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No fault divorce and why should it matter

No fault divorce and why should it matter

Last week over 100 family lawyers from all over the Country visited Westminster to Lobby MPs about changing the basis for divorce in this country.

At the moment, when a married couple separate they can only divorce within a 2 year period if they rely on the other persons unreasonable behaviour or adultery. The National Body for Family Lawyers known as Resolution - First for Family Law, have long since said that it would be better for all concerned, particularly families, if this need to show fault on someone's part could be removed from the divorce process.

So does this mean that we want to make divorce easier? Not necessarily, no. Most Family Lawyers believe that in removing the need for blame at such a difficult time, would remove a great deal of distress and acrimony in the divorce process. This could be a massive benefit for children whose parents are going through divorce as it removes a lot of conflict around the issue of blame.

In recent times, the Government has tried to make the actual divorce process through the Court a bit easier by changing the forms in the hope that people who don't want to instruct a Solicitor or can't afford to, can do the forms themselves.

However, the basis for a divorce can be confusing and difficult for people to understand. If the reason to blame someone was also removed, not only would this make the process easier, but there is a better chance that acrimony could be avoided when it comes to dealing with financial and children's issues.

It's understandable that people get very worried when they get divorce papers which might contain unpleasant allegations about them. Sometimes, people want to divorce and think they have to say a number of horrible things about the other party to get what they want. The other person may want to defend themselves.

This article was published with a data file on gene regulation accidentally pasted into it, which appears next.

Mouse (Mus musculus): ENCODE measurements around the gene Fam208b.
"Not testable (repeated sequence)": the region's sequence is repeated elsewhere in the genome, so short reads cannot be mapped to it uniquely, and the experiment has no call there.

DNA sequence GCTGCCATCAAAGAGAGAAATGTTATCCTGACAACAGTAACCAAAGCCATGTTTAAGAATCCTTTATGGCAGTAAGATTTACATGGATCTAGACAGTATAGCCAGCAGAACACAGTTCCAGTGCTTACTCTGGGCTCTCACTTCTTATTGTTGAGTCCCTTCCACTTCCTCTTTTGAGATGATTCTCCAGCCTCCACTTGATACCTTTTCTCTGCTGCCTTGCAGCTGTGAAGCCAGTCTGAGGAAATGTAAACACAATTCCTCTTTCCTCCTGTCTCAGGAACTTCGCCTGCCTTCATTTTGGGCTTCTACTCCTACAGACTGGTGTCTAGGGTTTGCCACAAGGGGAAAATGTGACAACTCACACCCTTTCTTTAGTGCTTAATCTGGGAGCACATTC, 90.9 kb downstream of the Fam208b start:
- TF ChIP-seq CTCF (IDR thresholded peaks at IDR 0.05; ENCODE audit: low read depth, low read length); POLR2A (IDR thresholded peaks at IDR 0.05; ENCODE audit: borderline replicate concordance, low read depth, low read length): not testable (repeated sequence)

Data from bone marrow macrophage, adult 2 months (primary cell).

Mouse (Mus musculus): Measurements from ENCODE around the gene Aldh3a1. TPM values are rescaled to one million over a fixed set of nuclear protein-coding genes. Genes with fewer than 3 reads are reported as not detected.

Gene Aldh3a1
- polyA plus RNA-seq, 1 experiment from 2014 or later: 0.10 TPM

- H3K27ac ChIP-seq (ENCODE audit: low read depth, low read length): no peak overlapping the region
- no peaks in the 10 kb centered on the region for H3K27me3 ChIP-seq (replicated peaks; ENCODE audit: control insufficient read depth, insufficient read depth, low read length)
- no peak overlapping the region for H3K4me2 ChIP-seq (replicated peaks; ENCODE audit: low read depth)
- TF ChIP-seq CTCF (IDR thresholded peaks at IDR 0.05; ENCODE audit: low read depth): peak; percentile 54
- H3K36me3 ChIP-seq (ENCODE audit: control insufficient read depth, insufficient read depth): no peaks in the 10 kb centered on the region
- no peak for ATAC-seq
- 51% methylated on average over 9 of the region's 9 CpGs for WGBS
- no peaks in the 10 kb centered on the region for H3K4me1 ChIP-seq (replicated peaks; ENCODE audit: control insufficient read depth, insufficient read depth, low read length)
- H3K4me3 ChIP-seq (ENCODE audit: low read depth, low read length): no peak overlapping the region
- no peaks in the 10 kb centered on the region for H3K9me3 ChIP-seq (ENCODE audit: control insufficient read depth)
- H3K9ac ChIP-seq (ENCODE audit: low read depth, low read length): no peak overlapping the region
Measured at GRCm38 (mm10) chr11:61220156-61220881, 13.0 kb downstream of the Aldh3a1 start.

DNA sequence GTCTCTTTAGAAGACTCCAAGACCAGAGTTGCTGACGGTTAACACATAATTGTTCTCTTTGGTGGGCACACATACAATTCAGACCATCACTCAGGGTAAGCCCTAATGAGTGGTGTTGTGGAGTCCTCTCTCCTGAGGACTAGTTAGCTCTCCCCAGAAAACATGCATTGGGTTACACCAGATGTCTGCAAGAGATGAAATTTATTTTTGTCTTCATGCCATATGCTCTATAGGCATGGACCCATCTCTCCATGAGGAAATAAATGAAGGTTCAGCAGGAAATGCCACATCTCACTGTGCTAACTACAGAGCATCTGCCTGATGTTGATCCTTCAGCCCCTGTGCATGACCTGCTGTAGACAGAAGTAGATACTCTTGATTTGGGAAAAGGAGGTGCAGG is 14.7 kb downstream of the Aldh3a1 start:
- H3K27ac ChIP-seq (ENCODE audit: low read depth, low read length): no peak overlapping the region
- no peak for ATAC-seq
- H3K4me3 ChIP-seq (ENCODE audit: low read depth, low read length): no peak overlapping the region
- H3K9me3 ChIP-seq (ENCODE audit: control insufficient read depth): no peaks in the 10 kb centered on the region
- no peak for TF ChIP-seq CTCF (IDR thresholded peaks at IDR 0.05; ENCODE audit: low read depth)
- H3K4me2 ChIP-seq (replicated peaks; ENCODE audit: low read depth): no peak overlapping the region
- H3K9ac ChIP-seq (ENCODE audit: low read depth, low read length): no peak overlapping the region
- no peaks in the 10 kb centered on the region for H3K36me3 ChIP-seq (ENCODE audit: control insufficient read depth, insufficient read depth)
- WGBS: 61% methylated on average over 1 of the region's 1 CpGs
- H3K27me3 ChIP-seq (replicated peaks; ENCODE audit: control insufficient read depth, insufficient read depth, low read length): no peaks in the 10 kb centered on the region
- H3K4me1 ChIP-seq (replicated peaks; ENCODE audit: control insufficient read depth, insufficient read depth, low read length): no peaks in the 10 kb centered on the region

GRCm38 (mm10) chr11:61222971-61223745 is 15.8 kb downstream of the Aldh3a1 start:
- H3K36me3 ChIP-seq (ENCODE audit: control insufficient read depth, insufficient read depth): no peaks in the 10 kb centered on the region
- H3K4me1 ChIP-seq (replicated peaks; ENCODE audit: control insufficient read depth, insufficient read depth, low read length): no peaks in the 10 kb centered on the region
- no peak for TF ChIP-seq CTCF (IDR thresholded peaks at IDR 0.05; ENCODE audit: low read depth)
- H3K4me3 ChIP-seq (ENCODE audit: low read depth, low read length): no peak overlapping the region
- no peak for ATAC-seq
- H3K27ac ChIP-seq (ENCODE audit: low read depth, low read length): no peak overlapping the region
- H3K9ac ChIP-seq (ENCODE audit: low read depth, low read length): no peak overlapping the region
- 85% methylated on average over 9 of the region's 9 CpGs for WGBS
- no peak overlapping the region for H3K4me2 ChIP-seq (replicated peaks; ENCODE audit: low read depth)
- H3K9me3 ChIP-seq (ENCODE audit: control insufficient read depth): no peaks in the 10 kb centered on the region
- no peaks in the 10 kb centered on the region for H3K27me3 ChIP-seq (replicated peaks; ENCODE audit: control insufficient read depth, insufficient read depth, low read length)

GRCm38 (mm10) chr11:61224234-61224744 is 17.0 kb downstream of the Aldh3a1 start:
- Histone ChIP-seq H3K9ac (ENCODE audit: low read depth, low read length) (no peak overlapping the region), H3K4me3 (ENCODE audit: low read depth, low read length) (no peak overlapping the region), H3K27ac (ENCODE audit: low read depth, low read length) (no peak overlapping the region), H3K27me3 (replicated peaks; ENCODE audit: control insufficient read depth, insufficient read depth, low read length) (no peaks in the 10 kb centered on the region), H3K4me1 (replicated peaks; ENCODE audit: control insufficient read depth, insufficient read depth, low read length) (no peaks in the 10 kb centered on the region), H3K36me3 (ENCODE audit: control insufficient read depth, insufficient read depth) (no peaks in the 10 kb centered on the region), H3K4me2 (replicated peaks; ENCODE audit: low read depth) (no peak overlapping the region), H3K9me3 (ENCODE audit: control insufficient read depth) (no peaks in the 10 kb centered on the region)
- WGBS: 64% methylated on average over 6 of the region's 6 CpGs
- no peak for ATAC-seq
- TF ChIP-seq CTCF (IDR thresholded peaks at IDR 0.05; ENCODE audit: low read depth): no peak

Ultimately, when a marriage breaks down both parties often want a divorce so that they can move on with their lives. It doesn't help them to have to set out what they might feel is unpleasant information about the breakdown of the relationship. It also doesn't help the other party to feel that the blame is all on them and so an unnecessary argument may follow, often with children caught in the middle.

Often it makes little difference to anything who is at fault however, when emotions are already running high, it doesn't take much to make things worse.

There is no decision yet on whether there will be any change in the law which interestingly, was set out in the Act of 1973. Of course, attitudes have moved a long way since then so perhaps the Government will finally agree that it's time the law moved on too. We will keep you informed but in the meantime, if you need any help and advice about your particular situation, do get in touch.

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